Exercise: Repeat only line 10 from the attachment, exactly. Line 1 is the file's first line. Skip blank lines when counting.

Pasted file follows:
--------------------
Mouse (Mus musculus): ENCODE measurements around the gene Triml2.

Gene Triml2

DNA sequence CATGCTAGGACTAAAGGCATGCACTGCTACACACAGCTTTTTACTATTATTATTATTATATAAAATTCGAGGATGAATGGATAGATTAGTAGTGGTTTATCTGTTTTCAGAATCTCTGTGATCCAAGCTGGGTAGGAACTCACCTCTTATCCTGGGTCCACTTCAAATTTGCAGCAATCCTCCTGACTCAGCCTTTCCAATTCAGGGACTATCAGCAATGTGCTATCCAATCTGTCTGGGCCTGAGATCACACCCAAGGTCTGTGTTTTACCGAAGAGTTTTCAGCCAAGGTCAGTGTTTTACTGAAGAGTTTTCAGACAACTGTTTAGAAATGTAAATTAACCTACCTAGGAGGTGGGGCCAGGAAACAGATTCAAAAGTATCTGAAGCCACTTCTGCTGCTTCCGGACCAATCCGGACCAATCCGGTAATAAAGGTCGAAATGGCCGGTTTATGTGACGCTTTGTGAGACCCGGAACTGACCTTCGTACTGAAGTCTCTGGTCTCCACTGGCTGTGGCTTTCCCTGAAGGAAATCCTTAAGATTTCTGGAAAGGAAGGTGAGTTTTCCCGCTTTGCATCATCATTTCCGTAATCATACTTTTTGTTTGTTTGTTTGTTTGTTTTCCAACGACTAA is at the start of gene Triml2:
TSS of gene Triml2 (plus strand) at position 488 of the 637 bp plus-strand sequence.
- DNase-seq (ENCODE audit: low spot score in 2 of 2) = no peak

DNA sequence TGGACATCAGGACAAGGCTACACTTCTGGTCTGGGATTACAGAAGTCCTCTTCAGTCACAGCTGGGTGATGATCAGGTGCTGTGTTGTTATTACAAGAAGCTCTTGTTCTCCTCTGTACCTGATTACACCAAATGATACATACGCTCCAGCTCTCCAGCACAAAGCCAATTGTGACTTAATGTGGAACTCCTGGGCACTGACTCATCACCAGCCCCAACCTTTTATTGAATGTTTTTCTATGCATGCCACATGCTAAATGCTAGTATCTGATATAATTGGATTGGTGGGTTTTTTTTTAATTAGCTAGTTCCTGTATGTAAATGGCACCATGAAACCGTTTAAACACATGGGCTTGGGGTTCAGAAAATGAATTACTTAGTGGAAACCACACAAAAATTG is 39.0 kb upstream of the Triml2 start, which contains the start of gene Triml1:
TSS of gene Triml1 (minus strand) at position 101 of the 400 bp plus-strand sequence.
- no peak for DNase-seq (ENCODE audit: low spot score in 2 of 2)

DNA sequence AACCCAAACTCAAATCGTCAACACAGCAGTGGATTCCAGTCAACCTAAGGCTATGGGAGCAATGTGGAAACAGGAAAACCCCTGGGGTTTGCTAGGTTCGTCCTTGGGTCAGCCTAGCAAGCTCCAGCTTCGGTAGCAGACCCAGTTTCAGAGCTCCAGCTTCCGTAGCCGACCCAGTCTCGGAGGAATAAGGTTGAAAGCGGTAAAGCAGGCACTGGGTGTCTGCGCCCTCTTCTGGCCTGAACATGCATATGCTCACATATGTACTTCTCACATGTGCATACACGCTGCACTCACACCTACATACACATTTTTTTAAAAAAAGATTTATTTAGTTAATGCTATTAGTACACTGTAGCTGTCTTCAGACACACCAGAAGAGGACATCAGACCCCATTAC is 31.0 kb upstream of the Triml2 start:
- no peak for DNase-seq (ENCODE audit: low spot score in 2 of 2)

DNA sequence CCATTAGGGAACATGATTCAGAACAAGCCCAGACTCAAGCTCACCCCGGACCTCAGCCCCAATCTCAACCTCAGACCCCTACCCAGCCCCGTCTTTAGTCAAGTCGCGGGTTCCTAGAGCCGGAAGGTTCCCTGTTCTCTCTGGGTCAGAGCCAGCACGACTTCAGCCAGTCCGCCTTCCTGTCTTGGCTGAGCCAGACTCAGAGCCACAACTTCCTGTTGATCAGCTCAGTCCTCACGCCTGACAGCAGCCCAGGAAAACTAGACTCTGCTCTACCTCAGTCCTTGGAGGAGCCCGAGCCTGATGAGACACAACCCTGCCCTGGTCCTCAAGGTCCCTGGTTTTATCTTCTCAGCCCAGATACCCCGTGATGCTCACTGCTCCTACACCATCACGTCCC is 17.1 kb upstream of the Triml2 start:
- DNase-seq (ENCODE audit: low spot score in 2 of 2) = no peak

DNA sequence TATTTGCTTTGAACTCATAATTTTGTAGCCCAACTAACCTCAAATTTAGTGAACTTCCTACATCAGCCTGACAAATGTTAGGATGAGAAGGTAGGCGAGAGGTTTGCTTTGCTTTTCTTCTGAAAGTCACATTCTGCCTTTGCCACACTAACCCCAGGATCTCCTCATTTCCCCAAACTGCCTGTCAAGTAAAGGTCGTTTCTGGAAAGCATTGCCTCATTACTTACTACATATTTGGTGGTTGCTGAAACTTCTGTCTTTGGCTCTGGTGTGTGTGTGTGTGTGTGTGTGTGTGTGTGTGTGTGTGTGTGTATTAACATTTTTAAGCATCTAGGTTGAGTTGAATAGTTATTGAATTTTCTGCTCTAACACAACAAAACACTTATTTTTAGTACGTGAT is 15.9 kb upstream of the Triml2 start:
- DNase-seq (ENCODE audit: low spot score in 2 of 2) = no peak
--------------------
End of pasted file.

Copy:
- no peak for DNase-seq (ENCODE audit: low spot score in 2 of 2)